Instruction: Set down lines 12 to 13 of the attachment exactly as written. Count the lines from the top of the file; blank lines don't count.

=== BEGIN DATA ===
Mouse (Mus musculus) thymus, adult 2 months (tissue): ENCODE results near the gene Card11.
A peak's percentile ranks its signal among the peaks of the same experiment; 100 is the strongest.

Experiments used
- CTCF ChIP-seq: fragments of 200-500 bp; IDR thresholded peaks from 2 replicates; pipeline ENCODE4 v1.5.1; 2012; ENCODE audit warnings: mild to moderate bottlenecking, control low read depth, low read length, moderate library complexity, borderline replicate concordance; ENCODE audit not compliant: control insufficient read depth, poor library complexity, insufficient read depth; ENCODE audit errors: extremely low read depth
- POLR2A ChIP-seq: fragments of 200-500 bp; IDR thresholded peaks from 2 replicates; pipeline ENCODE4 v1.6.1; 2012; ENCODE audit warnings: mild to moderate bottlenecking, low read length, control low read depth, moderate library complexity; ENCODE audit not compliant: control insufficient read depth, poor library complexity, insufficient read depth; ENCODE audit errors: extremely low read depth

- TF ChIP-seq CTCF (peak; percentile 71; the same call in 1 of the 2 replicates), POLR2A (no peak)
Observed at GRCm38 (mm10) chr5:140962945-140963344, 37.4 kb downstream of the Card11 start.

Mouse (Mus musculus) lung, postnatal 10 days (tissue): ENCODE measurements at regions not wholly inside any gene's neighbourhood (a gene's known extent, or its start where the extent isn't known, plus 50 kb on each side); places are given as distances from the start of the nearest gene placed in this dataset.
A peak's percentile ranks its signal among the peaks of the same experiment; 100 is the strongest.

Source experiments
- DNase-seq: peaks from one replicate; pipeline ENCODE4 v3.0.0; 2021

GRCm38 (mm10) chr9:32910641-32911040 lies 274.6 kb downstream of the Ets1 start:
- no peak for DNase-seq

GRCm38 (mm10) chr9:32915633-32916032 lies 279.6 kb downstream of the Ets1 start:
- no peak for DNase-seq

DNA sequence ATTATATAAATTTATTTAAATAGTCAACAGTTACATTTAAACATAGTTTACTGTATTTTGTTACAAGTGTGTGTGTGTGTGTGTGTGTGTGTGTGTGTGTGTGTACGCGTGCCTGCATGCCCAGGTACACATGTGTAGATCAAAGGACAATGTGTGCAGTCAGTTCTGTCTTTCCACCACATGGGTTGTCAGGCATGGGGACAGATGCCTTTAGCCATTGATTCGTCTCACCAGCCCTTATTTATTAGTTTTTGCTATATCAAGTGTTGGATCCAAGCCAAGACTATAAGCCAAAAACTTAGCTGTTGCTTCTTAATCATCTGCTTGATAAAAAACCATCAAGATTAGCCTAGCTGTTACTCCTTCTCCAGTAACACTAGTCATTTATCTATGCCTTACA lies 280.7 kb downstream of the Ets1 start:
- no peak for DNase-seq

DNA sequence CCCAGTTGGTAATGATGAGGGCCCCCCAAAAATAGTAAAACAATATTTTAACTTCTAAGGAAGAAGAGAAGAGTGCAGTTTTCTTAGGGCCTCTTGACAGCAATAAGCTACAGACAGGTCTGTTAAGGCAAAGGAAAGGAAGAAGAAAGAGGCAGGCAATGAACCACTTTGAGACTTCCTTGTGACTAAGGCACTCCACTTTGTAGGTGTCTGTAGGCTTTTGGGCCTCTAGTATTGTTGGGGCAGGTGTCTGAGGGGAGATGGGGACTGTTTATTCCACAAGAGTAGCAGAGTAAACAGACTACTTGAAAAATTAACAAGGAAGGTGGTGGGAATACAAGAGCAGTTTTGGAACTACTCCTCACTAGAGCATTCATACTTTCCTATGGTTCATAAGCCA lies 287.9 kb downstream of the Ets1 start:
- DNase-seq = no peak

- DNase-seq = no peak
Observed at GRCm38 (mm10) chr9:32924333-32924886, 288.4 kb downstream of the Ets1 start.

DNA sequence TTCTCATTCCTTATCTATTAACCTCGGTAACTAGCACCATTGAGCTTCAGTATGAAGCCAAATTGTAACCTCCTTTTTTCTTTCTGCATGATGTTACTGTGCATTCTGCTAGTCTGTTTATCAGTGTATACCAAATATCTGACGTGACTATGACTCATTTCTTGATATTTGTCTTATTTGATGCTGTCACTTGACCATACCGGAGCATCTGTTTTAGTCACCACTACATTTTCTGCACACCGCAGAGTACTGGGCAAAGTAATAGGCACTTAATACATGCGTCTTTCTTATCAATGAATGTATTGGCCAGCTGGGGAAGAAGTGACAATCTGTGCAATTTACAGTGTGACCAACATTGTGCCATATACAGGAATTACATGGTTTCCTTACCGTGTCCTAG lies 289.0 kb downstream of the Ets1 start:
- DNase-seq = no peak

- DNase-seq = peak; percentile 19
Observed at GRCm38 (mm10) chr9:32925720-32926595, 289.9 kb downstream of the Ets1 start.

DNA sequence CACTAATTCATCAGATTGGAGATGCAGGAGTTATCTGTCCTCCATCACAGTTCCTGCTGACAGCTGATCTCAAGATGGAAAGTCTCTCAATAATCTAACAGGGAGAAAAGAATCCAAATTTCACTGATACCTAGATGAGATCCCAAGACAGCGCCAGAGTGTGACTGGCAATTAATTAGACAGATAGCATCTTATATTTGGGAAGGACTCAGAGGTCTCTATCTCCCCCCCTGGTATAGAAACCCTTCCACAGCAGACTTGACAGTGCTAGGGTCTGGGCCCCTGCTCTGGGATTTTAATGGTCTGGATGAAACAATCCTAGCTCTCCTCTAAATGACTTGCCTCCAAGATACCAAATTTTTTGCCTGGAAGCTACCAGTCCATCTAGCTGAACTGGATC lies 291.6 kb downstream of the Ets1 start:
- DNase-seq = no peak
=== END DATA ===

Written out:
GRCm38 (mm10) chr9:32910641-32911040 lies 274.6 kb downstream of the Ets1 start:
- no peak for DNase-seq